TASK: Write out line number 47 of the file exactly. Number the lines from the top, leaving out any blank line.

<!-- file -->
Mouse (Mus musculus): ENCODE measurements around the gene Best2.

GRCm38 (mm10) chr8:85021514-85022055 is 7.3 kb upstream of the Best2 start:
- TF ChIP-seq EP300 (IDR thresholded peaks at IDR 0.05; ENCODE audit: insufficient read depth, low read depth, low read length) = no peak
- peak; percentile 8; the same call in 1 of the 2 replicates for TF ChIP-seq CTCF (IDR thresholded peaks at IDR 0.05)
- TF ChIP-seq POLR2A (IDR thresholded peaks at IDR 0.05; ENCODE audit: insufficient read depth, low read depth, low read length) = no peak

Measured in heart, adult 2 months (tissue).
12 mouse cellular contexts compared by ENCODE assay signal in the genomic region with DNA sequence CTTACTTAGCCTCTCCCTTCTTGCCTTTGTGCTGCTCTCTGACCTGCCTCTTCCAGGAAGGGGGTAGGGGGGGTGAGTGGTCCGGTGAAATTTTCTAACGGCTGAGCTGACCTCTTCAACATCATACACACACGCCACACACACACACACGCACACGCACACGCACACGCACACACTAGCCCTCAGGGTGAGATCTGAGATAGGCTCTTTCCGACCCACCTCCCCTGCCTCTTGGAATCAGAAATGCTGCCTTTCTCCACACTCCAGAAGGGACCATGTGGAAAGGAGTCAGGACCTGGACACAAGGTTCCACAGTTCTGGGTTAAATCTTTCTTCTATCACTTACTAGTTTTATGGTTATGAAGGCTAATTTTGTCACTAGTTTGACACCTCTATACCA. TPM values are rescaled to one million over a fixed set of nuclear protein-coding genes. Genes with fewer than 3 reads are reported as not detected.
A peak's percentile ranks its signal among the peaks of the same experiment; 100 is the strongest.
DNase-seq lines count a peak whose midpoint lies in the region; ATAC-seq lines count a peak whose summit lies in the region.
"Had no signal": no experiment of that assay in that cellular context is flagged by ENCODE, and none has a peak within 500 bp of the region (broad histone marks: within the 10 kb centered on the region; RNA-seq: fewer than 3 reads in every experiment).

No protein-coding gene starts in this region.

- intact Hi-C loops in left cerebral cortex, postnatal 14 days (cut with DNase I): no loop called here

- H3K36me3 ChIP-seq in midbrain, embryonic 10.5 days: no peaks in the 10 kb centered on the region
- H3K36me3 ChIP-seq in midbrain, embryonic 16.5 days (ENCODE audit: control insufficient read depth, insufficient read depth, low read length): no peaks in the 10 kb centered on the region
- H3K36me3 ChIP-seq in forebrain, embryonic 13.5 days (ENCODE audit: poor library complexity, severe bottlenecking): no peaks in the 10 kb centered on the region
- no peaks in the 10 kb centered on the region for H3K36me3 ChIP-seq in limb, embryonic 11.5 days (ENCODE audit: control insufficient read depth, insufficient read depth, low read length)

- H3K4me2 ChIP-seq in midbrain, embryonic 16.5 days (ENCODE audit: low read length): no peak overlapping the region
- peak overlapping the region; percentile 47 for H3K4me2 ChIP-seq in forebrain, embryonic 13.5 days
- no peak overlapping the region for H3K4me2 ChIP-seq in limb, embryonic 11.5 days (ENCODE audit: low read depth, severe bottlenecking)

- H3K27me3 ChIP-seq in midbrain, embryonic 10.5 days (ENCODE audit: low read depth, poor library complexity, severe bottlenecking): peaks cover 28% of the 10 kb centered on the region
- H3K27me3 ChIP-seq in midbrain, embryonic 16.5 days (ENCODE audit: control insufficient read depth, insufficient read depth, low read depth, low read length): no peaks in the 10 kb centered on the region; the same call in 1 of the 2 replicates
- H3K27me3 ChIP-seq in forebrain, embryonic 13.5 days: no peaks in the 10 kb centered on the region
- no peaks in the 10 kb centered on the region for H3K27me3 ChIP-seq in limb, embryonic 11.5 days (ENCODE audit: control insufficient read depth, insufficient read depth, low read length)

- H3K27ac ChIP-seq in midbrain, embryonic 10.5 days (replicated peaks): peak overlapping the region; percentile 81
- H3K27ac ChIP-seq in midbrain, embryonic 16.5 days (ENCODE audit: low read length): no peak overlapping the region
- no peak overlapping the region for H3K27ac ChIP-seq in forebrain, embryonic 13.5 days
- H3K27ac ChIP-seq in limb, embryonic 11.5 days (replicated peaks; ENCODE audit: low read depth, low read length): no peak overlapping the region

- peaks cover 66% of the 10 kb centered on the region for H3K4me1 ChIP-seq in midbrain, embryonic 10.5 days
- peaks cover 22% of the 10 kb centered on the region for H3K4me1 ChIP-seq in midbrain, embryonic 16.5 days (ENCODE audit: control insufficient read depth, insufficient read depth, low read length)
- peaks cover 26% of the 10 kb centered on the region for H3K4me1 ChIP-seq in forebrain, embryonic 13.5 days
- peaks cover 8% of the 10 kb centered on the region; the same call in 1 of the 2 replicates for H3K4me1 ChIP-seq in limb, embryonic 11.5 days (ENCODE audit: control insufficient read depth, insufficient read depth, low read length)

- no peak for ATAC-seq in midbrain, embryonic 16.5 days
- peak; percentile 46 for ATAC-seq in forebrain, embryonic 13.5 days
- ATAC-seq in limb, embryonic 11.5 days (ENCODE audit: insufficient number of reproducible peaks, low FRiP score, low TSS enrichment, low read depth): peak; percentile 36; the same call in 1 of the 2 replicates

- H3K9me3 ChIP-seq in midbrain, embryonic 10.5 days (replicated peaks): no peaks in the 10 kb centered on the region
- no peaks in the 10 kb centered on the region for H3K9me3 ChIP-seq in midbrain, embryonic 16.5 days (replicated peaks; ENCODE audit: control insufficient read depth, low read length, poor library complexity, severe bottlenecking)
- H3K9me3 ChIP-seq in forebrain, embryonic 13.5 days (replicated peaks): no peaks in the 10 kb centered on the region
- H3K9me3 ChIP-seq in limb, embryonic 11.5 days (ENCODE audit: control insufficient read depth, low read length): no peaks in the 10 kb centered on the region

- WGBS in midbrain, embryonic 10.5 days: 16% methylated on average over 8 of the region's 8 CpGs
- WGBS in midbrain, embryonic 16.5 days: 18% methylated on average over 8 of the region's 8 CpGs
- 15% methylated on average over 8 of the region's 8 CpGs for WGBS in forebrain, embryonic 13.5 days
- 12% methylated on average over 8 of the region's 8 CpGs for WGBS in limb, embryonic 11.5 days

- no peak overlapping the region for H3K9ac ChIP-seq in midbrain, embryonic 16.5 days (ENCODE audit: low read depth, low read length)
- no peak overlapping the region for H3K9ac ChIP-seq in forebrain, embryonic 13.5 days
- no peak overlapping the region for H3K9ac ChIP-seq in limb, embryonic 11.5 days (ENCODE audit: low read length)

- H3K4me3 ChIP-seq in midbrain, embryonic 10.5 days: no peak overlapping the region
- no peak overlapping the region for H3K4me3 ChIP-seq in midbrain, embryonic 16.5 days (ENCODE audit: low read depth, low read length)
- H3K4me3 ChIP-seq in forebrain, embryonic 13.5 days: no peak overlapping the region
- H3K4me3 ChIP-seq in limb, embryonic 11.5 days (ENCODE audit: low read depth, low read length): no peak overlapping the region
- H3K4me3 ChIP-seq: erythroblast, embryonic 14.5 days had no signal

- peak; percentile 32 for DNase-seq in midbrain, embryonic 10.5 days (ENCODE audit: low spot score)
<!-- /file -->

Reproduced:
- no peak overlapping the region for H3K4me3 ChIP-seq in midbrain, embryonic 16.5 days (ENCODE audit: low read depth, low read length)